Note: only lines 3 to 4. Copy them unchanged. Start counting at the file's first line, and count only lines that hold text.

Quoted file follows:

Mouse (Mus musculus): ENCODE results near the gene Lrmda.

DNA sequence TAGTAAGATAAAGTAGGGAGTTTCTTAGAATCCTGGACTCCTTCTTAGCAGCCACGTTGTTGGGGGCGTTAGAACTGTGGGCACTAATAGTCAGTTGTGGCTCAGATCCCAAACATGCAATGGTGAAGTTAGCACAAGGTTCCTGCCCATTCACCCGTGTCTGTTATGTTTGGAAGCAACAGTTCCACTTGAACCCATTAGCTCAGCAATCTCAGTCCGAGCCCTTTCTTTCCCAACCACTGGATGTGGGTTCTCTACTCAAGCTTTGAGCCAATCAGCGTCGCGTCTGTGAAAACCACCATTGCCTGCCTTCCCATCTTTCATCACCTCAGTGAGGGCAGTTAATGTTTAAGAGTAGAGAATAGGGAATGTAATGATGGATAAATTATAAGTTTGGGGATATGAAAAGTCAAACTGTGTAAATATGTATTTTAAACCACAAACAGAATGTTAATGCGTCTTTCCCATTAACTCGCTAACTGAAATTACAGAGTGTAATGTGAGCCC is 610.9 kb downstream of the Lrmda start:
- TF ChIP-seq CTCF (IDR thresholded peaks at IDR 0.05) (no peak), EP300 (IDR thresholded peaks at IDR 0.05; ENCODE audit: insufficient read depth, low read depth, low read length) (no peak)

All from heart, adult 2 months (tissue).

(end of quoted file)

- TF ChIP-seq CTCF (IDR thresholded peaks at IDR 0.05) (no peak), EP300 (IDR thresholded peaks at IDR 0.05; ENCODE audit: insufficient read depth, low read depth, low read length) (no peak)

All from heart, adult 2 months (tissue).